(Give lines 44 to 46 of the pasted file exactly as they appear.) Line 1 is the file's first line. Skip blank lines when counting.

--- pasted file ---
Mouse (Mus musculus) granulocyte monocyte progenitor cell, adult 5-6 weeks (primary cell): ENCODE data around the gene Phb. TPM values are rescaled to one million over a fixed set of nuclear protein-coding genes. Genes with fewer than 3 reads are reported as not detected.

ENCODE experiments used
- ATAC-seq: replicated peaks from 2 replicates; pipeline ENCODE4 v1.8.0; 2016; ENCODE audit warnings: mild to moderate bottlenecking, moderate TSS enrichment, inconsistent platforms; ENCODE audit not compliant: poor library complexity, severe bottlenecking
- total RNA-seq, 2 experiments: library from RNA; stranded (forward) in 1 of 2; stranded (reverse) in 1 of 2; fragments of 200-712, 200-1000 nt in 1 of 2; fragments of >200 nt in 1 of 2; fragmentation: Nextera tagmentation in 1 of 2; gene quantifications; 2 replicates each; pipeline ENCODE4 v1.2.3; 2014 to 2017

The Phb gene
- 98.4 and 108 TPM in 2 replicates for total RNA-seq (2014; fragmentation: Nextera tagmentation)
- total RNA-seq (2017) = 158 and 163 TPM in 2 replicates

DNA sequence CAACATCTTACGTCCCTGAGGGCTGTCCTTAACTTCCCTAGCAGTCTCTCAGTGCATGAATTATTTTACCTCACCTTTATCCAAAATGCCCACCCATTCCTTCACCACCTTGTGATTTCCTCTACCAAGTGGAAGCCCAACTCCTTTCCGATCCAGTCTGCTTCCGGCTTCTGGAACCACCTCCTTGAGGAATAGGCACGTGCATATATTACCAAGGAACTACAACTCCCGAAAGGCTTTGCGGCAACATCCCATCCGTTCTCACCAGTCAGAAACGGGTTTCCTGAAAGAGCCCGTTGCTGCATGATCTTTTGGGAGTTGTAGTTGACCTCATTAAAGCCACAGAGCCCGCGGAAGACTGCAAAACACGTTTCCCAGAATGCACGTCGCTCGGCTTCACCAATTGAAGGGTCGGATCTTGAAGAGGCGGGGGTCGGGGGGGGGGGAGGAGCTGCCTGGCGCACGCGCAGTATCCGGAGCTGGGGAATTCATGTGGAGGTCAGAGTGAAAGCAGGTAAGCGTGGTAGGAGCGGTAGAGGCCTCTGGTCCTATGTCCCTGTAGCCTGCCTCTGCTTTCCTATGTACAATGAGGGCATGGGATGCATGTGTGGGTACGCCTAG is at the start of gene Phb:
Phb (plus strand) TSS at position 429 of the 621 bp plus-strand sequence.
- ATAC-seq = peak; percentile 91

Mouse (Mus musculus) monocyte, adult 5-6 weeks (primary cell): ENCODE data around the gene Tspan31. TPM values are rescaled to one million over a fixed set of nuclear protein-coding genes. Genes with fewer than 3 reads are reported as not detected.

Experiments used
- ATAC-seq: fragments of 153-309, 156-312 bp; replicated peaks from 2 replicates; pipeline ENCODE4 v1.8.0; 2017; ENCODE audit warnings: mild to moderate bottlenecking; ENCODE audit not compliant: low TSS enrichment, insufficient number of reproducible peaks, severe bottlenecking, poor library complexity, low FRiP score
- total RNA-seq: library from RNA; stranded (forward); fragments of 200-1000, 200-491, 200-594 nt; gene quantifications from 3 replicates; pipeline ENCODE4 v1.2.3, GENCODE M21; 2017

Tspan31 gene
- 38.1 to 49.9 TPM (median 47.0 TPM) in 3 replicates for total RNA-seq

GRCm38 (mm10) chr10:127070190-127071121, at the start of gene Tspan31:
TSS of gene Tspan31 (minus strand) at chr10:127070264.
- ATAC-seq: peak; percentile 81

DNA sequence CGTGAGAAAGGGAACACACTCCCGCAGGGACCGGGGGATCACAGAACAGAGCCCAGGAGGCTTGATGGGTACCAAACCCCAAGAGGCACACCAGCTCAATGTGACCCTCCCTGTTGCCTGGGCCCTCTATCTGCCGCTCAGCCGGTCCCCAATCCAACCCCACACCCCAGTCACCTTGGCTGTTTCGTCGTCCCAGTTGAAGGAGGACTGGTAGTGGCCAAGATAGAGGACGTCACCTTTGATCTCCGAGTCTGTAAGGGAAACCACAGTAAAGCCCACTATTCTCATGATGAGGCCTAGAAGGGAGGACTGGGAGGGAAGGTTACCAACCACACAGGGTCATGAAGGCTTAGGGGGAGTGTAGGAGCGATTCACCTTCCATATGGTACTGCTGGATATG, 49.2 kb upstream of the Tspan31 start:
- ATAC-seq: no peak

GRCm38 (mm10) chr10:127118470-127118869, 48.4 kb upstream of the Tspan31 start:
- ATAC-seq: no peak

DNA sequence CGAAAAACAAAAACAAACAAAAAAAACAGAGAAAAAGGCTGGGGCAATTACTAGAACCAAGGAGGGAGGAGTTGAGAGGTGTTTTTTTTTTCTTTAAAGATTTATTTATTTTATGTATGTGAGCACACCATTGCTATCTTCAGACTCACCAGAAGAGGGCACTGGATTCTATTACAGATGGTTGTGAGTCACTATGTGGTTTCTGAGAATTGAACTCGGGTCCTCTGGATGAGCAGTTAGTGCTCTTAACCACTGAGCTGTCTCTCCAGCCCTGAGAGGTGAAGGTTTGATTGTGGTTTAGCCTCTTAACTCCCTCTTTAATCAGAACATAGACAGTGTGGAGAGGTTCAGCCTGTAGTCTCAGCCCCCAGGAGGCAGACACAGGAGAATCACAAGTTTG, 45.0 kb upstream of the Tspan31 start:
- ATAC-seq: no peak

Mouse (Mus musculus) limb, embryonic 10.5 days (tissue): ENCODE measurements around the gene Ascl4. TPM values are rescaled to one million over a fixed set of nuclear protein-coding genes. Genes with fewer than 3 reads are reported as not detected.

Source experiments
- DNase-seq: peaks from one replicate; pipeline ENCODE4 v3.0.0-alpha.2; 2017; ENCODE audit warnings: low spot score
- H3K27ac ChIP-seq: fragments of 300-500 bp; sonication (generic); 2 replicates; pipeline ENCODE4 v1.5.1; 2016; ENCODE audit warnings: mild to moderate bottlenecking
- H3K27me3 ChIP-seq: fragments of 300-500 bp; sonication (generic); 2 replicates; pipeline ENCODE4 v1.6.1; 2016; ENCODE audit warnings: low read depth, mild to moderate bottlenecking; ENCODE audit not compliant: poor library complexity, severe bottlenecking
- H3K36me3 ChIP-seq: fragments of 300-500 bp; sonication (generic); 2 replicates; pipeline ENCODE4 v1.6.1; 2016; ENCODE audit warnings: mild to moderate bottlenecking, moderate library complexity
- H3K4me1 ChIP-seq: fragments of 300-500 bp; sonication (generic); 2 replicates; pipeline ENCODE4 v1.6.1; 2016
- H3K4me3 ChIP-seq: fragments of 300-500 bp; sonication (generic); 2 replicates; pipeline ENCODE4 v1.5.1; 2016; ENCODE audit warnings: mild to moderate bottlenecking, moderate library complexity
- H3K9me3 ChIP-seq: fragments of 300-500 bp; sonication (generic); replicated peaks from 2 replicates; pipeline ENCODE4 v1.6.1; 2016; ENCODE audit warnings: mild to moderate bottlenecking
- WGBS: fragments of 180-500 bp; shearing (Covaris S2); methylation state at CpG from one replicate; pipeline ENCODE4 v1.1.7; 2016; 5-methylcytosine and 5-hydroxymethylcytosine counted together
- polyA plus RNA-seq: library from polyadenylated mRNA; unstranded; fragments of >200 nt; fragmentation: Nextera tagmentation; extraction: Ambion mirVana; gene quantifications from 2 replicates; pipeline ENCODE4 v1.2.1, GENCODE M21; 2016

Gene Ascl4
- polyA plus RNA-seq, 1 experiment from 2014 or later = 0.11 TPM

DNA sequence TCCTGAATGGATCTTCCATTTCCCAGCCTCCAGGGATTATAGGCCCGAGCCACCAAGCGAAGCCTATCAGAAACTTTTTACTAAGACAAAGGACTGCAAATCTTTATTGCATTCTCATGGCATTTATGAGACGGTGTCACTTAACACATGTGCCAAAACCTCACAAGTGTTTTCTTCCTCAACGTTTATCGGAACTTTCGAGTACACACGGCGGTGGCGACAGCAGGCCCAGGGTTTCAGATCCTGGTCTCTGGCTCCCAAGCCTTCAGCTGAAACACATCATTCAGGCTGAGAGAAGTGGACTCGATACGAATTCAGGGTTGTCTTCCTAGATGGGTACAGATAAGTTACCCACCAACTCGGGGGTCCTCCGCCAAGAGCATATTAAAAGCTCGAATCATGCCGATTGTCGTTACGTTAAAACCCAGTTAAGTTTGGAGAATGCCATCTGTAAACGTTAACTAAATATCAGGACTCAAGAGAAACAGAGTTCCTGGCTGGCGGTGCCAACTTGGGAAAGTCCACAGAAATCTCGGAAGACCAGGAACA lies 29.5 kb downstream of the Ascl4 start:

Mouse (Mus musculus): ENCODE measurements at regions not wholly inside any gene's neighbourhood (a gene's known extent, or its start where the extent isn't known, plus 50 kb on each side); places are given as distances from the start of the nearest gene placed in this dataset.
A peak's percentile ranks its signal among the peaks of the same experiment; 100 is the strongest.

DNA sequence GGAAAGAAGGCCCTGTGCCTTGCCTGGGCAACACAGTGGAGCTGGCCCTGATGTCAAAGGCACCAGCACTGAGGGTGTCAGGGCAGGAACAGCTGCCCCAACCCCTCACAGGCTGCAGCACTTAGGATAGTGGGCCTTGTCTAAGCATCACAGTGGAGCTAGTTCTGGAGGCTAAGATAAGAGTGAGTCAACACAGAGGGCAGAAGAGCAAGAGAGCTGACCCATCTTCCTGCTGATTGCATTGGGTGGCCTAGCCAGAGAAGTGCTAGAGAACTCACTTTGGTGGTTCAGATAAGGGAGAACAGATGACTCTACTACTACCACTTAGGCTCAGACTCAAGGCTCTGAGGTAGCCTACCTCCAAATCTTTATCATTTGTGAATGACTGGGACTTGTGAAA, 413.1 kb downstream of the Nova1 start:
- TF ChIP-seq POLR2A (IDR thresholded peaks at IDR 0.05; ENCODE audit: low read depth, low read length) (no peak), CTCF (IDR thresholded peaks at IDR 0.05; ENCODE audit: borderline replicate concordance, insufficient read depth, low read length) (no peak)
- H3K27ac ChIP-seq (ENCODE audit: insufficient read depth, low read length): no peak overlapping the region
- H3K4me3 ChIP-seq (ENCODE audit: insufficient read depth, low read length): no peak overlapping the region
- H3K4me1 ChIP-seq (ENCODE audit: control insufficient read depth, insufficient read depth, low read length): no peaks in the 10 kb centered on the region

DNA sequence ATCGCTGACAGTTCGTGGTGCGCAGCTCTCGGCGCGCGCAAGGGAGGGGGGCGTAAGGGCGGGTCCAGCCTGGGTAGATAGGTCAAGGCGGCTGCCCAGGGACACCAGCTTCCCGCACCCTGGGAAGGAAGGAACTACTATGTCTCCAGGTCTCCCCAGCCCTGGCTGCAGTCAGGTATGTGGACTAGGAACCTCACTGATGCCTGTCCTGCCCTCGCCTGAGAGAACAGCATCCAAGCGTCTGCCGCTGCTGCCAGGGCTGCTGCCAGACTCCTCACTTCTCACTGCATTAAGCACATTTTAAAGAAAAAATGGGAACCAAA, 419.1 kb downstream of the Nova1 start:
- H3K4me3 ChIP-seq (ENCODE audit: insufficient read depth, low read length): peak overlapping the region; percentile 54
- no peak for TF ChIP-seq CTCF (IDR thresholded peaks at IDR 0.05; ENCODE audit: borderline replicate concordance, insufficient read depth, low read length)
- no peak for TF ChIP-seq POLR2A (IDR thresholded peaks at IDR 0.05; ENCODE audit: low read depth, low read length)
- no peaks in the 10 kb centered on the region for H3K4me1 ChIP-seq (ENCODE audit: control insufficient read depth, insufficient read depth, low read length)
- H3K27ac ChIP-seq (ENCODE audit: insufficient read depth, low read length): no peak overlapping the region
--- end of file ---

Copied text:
- H3K27ac ChIP-seq (ENCODE audit: insufficient read depth, low read length): no peak overlapping the region
- H3K4me3 ChIP-seq (ENCODE audit: insufficient read depth, low read length): no peak overlapping the region
- H3K4me1 ChIP-seq (ENCODE audit: control insufficient read depth, insufficient read depth, low read length): no peaks in the 10 kb centered on the region